DM: Why did Led Zeppelin take-off? Was there a gap, say after The Beatles split?
Barney Hoskyns: ‘I think there was a gap there and Peter Grant spotted the opportunity, if you like. I think he intuitively knew there was room for a new band, a supergroup, you might call it, though Zeppelin weren’t a supergroup in the sense of Cream was a supergroup. The disbanding of Cream left a gap for Atlantic Records. Clapton had decided to mellow out and to calm down, and that allowed some other bands, or Zeppelin to step into the breach.
‘I think it was an evolution musically. ‘There are 4 guys with extraordinary talent, who have respect for each other. And they all kind of liked each other. They hung out with each other. There weren’t ego struggles, until the tensions start coming in as a result of many things, not just drugs. But until that moment, you know, these 4 guys, they weren’t punching each other in the dressing room. They’re having fun.
‘And, it was about the alchemy of these 4 musicians that was at the heart of everything. Without that you can hype a band to death and but it’s not going to mean much if there isn’t some substance and quality there form the outset, and there was that. But that’s not the whole story, as the book makes clear, there was an awful lot else that went on around this. There was the machinery, an extended family, that all contributed in creating this machinery, that all contributed to creating the phenomenon.
‘It was all very sudden and was done by sheer brute force in many ways. Peter Grant was a powerful figure who decided that Zeppelin was going to be his mission then nothing was going to stop him from turning that band into the biggest band on earth. And it was kind of brilliantly done. If the music hadn’t been as great as it was then even Peter Grant would never have succeeded in that mission.
‘The thing is there will always be a wave of adolescents, a new generation coming through that will need a band of its own. I’m not sure that’s the case now, as I think pop culture, rock culture, is very different, but then, there was a new generation, a semi-generation coming through, for whom bands like The Beatles and The Stones belonged to their older siblings, or boys and girls who were 4 or 5 years older. I think Led Zeppelin were the best in every sense technically and mythologically, as they sort of captured the imagination at that time, especially in North America, where there was almost a religious aspect, a mass cult of Zeppelin, the likes of which we will never see again.’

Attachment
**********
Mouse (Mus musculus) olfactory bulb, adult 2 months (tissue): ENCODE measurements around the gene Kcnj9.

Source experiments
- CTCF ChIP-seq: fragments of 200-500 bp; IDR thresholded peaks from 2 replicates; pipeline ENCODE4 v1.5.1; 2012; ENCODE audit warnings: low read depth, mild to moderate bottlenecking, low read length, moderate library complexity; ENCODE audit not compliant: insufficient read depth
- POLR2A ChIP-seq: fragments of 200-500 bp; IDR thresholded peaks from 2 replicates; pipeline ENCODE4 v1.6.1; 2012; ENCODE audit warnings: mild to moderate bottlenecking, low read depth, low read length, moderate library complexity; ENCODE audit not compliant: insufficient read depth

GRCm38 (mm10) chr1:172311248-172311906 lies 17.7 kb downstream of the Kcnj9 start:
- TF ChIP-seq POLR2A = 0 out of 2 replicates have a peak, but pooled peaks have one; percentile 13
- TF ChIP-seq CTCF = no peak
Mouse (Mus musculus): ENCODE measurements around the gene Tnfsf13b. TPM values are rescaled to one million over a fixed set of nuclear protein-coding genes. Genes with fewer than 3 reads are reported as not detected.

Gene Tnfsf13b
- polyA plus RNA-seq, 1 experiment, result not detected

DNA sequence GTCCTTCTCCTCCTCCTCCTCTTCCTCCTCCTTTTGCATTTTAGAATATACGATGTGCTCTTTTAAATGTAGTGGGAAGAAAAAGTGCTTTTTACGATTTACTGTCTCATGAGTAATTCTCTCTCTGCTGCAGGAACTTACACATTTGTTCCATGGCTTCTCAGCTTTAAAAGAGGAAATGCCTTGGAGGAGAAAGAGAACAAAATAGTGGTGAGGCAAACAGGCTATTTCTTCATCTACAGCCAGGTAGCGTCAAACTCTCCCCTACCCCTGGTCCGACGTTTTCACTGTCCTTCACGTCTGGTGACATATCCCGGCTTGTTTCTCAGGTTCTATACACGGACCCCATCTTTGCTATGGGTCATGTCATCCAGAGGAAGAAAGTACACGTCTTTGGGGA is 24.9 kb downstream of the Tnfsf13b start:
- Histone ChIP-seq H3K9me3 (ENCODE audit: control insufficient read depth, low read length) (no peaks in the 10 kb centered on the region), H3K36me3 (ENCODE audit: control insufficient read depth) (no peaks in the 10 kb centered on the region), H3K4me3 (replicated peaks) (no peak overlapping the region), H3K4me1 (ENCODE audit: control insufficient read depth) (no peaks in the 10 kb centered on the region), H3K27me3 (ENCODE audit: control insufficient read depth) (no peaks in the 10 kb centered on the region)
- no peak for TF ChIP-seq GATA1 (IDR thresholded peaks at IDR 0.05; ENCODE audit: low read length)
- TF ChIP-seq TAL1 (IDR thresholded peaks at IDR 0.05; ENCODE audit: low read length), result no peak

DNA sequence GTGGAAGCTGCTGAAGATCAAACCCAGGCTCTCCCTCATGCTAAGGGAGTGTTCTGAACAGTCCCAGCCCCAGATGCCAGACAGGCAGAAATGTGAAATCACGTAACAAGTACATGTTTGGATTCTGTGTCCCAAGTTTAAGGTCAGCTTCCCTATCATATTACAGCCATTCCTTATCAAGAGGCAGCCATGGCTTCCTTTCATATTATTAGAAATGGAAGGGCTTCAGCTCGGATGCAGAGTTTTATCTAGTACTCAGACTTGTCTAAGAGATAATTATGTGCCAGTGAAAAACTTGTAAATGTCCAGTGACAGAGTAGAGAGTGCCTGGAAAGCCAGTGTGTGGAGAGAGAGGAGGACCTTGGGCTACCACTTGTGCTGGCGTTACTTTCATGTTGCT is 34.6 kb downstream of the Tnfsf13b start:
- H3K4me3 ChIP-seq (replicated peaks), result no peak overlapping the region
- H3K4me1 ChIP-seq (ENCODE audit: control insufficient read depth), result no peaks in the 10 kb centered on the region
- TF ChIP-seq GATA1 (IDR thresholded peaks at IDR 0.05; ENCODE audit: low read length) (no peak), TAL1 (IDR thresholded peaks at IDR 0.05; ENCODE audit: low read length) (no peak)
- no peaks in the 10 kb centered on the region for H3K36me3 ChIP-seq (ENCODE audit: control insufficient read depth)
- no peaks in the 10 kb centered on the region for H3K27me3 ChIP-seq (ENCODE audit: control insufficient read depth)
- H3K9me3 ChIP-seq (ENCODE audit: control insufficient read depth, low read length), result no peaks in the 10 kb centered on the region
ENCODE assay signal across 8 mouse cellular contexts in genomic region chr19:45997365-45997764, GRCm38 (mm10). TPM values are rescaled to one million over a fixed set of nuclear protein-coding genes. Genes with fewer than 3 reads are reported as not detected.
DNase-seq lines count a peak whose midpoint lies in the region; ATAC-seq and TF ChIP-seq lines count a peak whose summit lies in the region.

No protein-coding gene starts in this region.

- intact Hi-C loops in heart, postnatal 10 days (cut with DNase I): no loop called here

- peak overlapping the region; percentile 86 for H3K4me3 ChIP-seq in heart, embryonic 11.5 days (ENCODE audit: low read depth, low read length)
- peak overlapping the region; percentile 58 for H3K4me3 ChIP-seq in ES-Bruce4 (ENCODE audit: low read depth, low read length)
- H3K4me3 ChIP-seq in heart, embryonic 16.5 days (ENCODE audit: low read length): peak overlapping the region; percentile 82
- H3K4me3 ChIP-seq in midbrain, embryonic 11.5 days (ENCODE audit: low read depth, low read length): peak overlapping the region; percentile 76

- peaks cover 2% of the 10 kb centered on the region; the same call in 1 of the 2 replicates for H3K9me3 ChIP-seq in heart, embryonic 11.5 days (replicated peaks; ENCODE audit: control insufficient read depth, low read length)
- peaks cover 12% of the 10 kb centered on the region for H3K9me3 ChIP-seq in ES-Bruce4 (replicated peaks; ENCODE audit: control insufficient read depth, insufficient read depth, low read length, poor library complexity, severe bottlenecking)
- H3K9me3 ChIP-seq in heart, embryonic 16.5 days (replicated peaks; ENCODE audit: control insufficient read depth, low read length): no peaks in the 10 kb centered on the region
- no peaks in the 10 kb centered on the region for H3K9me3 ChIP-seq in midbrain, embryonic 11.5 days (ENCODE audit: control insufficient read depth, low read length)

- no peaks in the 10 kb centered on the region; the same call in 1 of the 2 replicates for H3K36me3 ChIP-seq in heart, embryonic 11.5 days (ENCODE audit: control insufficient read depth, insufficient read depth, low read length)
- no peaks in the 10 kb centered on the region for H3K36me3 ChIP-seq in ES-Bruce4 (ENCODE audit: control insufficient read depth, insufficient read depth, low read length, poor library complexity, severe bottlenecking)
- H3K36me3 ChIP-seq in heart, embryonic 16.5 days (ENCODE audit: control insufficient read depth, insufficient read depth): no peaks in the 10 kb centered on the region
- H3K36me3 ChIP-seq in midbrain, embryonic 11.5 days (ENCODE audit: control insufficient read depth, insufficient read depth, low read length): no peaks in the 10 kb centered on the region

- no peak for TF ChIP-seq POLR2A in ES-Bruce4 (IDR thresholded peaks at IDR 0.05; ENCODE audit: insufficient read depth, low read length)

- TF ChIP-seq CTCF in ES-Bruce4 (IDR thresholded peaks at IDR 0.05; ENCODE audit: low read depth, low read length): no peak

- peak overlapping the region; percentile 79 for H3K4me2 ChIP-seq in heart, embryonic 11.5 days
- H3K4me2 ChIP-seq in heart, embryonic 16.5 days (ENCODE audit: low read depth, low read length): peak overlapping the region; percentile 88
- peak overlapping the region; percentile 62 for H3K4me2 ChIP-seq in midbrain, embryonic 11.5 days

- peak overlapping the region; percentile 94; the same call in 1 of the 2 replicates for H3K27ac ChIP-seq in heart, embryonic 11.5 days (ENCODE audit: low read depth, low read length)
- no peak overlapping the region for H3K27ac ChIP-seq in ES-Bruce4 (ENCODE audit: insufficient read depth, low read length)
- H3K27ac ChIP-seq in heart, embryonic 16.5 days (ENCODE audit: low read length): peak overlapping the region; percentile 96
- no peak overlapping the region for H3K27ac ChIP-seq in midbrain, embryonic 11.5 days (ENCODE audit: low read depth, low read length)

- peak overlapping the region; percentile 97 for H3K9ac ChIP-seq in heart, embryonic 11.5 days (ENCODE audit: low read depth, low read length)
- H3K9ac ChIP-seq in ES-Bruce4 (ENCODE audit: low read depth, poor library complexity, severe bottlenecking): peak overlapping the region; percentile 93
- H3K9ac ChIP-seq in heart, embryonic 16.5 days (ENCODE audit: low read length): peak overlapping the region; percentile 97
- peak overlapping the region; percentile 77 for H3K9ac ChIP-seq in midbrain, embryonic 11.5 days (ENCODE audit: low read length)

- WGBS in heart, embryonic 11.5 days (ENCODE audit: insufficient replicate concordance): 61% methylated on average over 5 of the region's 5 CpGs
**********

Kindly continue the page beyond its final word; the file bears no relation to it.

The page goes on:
More from Barney Hoskyns plus bonus of Led Zeppelin ‘In Concert’, after the jump…
Advisory stickers with the message: “WARNING DO NOT BUY THIS ALBUM! THIS MAN BEATS WOMEN” have appeared on copies of Chris Brown’s CD Fortune, at HMV music stores in Cambridge and London.
The stickers were first spotted in Cambridge, and were tweeted by the Cambridge University Union Student Union Women’s Campaign, the NME reported adding:
...though the [CUSU] - whose stated aim is to “represent women students in Cambridge and campaign for gender equality” - are remaining coy about their involvement in the stunt.
A spokesperson for HMV told E! News:
“It was very much an isolated incident and nothing to do with HMV or representing our views. It would appear a member of the public popped into one of our stores yesterday and stickered a handful of CDs.
“These were spotted and quickly removed, but, before we could act, the individual concerned must have taken a photo and sent it to the media. To our knowledge there are no further stickers in our stores now.”